Russian newspaper editor, Dmitry Muratov who won the Nobel Peace Prize last year, is publishing Friday’s edition in Ukrainian as a show of solidarity against Putin’s invasion. The editor-in-chief of Moscow-based newspaper Novaya Gazeta spoke defiantly of his “shame” for Russia’s ground invasion of Ukraine, saying Friday’s edition would be published in Ukrainian and Russian.
Muratov, who was recognized last year for fighting for freedom of expression, said that the unprovoked assault on Ukraine has effectively pushed Russia toward nuclear war and only a Russian anti-war movement could save the planet.
In a video posted to Novaya Gazeta‘s website and social media pages, Muratov said his team felt “grief” and “shame” over the unprovoked invasion. He said he feared that Putin was taking Russia towards a “nuclear salvo”.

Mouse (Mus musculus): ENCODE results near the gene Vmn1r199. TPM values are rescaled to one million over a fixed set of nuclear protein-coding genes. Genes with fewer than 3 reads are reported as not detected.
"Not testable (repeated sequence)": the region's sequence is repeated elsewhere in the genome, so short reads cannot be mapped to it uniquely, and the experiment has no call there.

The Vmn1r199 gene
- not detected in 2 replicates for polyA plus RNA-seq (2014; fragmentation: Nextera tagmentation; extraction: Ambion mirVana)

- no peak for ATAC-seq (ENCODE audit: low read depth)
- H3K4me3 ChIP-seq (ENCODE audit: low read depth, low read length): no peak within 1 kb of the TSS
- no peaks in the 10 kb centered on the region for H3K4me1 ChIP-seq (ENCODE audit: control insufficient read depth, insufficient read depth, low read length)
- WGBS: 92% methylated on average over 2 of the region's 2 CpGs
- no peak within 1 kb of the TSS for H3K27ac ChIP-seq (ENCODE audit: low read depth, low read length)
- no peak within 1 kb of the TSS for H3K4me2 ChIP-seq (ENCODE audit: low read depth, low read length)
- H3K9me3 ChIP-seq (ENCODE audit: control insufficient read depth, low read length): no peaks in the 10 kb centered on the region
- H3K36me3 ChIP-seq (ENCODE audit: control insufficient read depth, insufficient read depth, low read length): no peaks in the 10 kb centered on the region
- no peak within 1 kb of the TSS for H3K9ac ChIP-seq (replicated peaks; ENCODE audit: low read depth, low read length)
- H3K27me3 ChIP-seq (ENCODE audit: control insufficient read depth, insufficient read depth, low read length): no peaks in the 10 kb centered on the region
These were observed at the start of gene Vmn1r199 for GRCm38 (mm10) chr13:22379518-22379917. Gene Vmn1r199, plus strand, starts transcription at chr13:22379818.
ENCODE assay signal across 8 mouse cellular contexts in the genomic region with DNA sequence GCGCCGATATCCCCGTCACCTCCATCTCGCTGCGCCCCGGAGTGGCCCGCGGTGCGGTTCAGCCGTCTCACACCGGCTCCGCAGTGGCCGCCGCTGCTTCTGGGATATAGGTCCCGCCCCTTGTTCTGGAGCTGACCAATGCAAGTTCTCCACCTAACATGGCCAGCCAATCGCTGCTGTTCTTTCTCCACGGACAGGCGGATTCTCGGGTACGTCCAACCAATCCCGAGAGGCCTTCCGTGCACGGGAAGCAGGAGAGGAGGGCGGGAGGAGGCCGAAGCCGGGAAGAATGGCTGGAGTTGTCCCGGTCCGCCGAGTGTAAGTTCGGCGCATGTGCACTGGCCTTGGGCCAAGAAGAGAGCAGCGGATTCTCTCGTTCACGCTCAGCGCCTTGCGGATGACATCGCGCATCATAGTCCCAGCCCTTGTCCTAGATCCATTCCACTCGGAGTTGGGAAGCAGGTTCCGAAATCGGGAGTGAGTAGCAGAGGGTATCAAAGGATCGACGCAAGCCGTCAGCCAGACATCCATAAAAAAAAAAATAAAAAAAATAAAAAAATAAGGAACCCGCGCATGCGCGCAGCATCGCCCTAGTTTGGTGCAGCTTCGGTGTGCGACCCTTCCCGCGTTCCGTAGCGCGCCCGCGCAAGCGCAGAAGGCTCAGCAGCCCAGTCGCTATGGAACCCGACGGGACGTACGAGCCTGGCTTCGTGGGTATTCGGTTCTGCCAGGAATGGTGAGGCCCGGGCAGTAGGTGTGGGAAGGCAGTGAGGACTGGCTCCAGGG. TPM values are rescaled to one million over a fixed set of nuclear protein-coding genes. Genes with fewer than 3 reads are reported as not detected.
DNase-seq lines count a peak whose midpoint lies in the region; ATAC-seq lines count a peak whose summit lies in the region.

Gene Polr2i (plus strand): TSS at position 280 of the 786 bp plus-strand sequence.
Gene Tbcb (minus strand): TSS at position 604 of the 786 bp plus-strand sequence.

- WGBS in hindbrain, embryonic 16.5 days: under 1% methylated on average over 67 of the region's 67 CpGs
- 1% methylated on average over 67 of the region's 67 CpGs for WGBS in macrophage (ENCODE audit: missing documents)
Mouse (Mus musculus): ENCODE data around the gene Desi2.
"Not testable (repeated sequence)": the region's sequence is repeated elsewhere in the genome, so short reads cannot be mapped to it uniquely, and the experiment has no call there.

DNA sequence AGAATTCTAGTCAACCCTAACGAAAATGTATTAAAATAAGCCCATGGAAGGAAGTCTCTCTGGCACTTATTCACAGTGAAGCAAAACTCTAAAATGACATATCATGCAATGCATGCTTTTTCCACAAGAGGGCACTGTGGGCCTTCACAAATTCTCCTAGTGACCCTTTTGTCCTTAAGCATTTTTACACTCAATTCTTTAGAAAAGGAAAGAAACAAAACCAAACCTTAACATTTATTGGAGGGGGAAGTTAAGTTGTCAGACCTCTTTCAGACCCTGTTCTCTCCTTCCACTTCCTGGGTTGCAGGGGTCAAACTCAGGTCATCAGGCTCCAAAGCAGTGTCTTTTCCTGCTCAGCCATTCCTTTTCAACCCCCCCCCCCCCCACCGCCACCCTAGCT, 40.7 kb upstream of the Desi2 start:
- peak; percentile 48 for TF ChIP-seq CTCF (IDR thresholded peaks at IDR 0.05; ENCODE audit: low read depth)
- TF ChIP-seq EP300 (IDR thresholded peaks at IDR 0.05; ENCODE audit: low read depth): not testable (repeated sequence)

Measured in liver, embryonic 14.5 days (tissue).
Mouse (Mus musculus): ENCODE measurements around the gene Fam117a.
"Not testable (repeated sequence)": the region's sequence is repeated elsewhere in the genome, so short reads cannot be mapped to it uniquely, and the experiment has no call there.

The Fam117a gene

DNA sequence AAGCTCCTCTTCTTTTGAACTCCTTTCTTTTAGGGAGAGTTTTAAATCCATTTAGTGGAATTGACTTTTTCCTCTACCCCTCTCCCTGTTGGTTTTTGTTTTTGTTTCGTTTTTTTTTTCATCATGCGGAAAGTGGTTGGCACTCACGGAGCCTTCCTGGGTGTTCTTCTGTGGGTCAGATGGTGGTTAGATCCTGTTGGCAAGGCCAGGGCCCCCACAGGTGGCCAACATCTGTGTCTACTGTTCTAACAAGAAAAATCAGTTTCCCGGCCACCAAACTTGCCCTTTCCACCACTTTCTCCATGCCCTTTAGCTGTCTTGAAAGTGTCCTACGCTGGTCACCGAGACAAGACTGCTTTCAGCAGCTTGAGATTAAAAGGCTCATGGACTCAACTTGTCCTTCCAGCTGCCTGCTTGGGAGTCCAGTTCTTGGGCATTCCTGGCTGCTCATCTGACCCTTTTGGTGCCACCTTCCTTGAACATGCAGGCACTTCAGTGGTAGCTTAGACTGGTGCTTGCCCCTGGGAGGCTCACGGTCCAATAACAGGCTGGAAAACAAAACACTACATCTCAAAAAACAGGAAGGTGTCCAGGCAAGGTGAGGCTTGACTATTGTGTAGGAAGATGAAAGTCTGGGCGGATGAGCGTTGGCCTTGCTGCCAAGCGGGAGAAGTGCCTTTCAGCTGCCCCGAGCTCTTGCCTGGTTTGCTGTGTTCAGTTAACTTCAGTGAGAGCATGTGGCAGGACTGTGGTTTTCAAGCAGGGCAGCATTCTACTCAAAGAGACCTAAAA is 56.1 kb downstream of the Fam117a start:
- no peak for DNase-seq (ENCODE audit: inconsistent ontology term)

Friday’s edition of his newspaper will be published in Russian and in Ukrainian, Muratov said, “because we do not recognize Ukraine as an enemy, or the Ukrainian language as the language of the enemy”.
His comments come after Russian ground forces invaded Ukraine from several directions, including occupied Crimea, and hours later broke into the Kyiv region. Meanwhile in Russia, hundreds of peaceful anti-war protestors have been arrested.
Russia was ranked 150th of 180 countries on Reporters Without Borders’ 2021 World Press Freedom Index.
Scores of journalists working at several Russian outlets bravely signed an open letter on Thursday to condemn the invasion.
More than 100 municipal deputies from across Russia signed a similar letter, Novaya Gazeta reported.